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Published on February 12th, 2017 | by James Ayre


France’s PSA Group Referred To Prosecutors Over Suspected Diesel Emissions Testing Fraud

February 12th, 2017 by  

The France-based auto manufacturer PSA Group has been referred to prosecutors for suspected diesel emissions testing cheating fraud, according to recent reports. The news follows earlier reports that fellow French firm Renault has been referred to prosecutors for suspected criminal activity as well.

PSA Group, for those not too familiar with the company, is the manufacturer of Peugeot, Citroen, and DS brand vehicles. It’s a major manufacturer in Europe, though far lesser known elsewhere.

In response to the news, the company’s execs did the usual loud denials to reporters. The firm’s engineering chief Gilles Le Borgne stated: “We are extremely surprised, even shocked by this decision.” He then went on to note that the firm denies using banned defeat devices in its diesel vehicles.

“PSA is the fourth carmaker to be referred for possible prosecution by France’s consumer fraud agency, after Volkswagen, Renault, and Fiat Chrysler,” Reuters notes.

“Following VW’s exposure in 2015 for US diesel test-cheating, several European countries launched their own investigative test programs.

“They found on-road nitrogen oxide (NOx) emissions more than 10 times above regulatory limits — for some GM, Renault and Fiat models — and widespread use of devices that reduce exhaust treatment in some conditions.”

Though, PSA does stand out for using relatively costly tech to cut its diesel emissions. “PSA diesels under the current Euro 6 standard have cleaner emissions than many mass-market rivals, thanks to their deployment of costly selective catalytic reduction (SCR) as standard,” the news agency notes. However, PSA doesn’t seem to have 100% clean hands. Well, maybe.

“But in a government-backed testing program last year, 5 PSA vehicles of the last Euro 5 diesel generation emitted significantly higher NOx in motorway driving conditions when engine temperatures were increased.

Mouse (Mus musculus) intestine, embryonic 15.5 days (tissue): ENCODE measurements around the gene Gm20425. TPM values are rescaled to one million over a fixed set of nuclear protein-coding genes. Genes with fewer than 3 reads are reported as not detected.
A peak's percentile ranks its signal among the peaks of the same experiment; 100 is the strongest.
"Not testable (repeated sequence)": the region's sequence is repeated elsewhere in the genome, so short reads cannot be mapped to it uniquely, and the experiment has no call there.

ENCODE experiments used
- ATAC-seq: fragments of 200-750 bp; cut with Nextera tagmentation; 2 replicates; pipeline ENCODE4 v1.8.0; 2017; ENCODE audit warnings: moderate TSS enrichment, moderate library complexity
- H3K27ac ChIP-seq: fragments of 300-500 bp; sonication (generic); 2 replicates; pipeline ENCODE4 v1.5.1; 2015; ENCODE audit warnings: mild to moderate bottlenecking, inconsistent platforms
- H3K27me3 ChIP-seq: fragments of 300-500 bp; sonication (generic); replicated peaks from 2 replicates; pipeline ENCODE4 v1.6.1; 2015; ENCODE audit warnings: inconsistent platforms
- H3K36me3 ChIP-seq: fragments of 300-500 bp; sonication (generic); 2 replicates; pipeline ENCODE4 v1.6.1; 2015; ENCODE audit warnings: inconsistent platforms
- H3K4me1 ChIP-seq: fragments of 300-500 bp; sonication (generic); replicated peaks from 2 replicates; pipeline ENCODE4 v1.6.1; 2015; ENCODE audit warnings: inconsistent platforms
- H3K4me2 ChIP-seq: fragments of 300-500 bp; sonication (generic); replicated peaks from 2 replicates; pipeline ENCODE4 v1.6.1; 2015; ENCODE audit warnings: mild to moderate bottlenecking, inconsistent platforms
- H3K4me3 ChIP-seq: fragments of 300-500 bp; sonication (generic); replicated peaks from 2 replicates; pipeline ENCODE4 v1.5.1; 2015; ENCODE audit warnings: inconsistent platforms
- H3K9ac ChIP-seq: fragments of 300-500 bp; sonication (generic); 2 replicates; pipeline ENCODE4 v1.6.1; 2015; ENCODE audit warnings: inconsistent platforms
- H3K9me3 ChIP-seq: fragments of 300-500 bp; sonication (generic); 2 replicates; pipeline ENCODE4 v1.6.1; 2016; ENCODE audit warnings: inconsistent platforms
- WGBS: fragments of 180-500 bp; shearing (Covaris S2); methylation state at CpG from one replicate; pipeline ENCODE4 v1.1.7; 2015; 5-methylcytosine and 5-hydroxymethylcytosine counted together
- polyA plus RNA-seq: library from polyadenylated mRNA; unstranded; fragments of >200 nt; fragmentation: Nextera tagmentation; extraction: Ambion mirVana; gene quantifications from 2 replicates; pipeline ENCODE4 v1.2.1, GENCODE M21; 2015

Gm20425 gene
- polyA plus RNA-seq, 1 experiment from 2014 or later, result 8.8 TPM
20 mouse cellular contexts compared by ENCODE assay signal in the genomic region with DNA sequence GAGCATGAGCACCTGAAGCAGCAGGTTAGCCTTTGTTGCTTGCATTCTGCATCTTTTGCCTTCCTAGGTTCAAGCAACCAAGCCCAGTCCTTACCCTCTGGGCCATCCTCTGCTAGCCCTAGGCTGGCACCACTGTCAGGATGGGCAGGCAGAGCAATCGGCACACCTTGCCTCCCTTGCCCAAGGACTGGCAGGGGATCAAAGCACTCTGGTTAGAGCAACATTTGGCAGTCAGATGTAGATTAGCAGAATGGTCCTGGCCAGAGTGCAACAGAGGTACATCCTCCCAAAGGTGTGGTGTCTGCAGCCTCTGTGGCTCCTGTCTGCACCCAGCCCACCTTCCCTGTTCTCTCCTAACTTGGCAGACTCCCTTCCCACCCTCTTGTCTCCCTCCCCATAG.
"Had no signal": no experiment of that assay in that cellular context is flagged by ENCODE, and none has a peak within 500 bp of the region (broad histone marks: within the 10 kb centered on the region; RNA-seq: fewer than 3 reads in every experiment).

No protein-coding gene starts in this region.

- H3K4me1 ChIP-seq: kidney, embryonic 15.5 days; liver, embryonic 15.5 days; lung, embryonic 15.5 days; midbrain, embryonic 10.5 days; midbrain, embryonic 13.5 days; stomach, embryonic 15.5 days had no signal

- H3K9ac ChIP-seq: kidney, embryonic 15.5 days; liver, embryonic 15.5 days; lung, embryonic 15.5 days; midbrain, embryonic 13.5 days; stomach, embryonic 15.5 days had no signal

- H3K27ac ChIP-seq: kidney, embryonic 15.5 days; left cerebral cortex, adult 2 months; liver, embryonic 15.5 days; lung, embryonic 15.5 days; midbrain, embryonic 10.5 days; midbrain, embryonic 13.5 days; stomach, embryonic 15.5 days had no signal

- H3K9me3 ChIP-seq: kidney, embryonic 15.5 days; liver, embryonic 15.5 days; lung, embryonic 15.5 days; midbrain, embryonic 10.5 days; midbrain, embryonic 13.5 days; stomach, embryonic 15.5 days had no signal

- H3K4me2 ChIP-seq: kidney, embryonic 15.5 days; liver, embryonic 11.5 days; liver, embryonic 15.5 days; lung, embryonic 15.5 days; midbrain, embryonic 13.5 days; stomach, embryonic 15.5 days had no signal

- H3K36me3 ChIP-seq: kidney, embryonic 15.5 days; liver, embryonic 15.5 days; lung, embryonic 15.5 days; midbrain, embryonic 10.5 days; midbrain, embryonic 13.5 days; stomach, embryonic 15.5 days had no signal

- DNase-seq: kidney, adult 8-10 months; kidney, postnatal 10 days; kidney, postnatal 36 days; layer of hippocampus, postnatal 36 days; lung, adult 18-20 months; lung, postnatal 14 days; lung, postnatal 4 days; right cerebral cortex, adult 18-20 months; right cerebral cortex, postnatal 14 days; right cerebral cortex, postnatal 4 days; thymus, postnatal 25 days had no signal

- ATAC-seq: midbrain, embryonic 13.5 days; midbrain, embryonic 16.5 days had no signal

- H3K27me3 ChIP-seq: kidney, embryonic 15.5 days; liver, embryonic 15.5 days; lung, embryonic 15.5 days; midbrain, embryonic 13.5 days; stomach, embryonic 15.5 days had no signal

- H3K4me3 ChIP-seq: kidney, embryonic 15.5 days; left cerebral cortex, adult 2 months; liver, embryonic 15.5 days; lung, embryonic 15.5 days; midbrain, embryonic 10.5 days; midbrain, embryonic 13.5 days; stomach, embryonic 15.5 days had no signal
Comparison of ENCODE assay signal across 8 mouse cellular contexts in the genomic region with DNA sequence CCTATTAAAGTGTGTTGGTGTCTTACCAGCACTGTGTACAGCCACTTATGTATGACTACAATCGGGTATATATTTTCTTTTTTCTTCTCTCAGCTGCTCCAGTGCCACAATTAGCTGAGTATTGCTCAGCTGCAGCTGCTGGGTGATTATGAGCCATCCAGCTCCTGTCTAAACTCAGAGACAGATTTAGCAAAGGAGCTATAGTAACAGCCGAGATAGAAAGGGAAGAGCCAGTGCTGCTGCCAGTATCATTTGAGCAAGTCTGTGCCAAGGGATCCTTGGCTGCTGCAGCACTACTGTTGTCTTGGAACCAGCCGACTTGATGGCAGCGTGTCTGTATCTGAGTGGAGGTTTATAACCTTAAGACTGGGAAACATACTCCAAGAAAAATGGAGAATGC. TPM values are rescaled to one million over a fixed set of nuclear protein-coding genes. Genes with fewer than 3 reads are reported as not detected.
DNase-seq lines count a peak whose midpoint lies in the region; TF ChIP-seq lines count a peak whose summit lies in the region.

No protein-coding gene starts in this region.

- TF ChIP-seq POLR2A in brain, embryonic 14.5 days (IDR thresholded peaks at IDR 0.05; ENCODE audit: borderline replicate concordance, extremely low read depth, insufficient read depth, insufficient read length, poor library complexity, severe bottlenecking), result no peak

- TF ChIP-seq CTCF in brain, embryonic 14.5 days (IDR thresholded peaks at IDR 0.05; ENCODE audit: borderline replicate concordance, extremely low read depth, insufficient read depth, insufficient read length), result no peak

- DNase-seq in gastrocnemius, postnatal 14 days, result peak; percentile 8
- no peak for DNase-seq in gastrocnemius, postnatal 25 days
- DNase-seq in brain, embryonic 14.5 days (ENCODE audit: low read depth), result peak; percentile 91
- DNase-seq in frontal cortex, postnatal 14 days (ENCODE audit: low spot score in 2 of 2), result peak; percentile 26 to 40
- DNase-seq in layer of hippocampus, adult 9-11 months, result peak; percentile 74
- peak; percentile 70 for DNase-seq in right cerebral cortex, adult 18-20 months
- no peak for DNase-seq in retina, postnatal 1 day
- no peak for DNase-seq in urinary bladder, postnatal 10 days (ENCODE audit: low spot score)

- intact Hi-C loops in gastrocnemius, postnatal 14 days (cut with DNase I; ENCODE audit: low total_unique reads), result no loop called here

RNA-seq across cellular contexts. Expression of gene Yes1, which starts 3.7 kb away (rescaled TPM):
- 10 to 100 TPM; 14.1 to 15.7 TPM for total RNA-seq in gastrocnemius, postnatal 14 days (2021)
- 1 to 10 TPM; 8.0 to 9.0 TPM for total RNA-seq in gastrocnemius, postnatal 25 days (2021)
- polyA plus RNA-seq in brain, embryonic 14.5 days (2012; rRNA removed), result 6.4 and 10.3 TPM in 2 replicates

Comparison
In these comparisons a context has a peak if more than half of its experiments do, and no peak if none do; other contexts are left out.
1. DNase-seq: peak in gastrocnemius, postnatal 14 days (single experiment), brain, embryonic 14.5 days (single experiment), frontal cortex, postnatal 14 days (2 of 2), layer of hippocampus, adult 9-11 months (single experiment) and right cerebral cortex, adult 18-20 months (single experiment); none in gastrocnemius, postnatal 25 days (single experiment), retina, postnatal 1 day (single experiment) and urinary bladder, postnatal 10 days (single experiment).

“By design, the cars’ so-called EGR emissions treatment is deliberately reduced at higher temperatures to improve fuel efficiency and carbon dioxide (CO2) emissions in out-of-town driving, where NOx and particle output is less critical, Le Borgne said.”

Commenting further on the news, Le Borgne stated: “We don’t know what more we could have done.”

Very possibly, nothing — “clean diesels” have always been a scam, after all. That doesn’t excuse the companies involved from selling vehicles that emit far more NOx than they are legally “allowed to,” though. And that doesn’t undo the great damage done to public health in the regions where such diesel vehicles are commonly used.


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About the Author

James Ayre's background is predominantly in geopolitics and history, but he has an obsessive interest in pretty much everything. After an early life spent in the Imperial Free City of Dortmund, James followed the river Ruhr to Cofbuokheim, where he attended the University of Astnide. And where he also briefly considered entering the coal mining business. He currently writes for a living, on a broad variety of subjects, ranging from science, to politics, to military history, to renewable energy.

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